”I’d had this idea for a number of years,” says William Shatner, poking at a dish of stir-fried vegetables in the New York Palace hotel. ”A scenario to do with Kirk and age and a young lady.” It was an idea that Shatner — who played the original Star Trek’s spacely stud, Capt. James Tiberius Kirk — intended as a screenplay. But when asked to write a Star Trek novel — the first cast member to do so — he went for it.
The outcome, The Ashes of Eden, is the first of a trilogy, reuniting the original Enterprise crew six months before Kirk’s death in an adventure that bears all the trademarks of the 1966-69 TV series. As ever, Kirk is stubborn, determined, and ultimately right; Spock and McCoy pick up their verbal sparring without missing a beat; and the rest of the crew remain loyal to their captain no matter what. Kirk’s advancing age figures heavily in the plot. And according to Shatner, his Eden love — the seductive Klingon-Romulan damsel-in-distress Teilani — is unlike Kirk’s earlier romances. ”Because this could be the last one, it’s all the more dear, all the more intense. The other ones,” he says, dismissing three years of on-air philandering with a wave of his fork, ”they were just casual.”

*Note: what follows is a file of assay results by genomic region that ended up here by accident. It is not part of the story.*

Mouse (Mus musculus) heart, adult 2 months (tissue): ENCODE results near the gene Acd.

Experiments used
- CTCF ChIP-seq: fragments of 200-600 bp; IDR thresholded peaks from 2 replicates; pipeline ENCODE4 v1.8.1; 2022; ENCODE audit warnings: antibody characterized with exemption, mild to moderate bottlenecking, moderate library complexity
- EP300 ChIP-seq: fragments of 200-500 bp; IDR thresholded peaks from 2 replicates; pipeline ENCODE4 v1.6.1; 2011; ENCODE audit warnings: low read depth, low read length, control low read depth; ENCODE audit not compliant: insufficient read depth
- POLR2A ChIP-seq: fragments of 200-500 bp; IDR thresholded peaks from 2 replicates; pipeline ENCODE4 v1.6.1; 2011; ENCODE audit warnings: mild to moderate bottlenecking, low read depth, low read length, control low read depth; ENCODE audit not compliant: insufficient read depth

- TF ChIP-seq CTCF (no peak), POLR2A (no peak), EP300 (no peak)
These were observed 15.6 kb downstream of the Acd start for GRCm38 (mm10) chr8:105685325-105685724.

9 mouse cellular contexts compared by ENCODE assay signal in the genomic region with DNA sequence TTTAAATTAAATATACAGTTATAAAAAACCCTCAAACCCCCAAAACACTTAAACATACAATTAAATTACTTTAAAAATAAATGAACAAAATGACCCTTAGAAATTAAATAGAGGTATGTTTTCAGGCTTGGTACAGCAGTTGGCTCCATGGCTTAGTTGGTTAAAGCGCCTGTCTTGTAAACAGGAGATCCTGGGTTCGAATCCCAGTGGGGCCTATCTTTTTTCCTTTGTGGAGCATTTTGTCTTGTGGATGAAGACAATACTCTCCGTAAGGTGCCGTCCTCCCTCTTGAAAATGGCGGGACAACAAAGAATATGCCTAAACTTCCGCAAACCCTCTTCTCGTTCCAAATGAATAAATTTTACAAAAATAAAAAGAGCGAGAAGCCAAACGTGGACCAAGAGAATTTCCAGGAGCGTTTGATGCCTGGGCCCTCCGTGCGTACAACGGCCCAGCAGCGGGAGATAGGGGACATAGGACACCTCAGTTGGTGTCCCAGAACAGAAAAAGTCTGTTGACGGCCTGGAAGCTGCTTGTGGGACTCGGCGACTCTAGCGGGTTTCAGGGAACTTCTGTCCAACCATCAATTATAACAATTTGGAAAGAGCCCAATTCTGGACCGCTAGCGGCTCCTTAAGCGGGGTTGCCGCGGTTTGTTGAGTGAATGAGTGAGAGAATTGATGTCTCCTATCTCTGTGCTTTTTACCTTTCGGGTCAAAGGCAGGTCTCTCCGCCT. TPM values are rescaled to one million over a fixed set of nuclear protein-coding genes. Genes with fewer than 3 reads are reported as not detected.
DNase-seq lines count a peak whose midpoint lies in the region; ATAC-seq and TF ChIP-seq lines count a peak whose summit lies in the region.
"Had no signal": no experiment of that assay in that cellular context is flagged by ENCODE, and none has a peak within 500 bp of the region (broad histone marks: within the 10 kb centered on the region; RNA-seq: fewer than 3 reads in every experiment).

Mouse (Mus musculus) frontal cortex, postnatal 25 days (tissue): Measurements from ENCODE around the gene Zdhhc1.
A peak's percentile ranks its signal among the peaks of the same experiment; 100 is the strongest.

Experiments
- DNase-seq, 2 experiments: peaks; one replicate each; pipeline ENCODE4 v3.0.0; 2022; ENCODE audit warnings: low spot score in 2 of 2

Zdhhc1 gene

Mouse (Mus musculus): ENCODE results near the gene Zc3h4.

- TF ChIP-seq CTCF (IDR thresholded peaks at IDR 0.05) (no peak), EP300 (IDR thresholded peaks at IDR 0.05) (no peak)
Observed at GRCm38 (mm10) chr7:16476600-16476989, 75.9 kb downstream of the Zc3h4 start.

A restless spirit facing retirement. Are there any parallels between the captain’s and Shatner’s own universe? ”Oh, I hope not,” he smiles, and quickly lists the projects that keep him busy. Aside from the Trek trilogy, he’s working on the next book in his best-selling TekWar series, a TekWar CD-ROM game due out in time for Christmas, and a movie he’s directing called Virtual Hero, which is now in preproduction.
”The similarity between the fiction of Kirk and the reality of me is that youth is a matter of staying connected with youth,” he says, sounding very Kirk-like. And, indeed, you get the distinct impression that he’d succumb to the lure of Eden — and Teilani — in a heartbeat.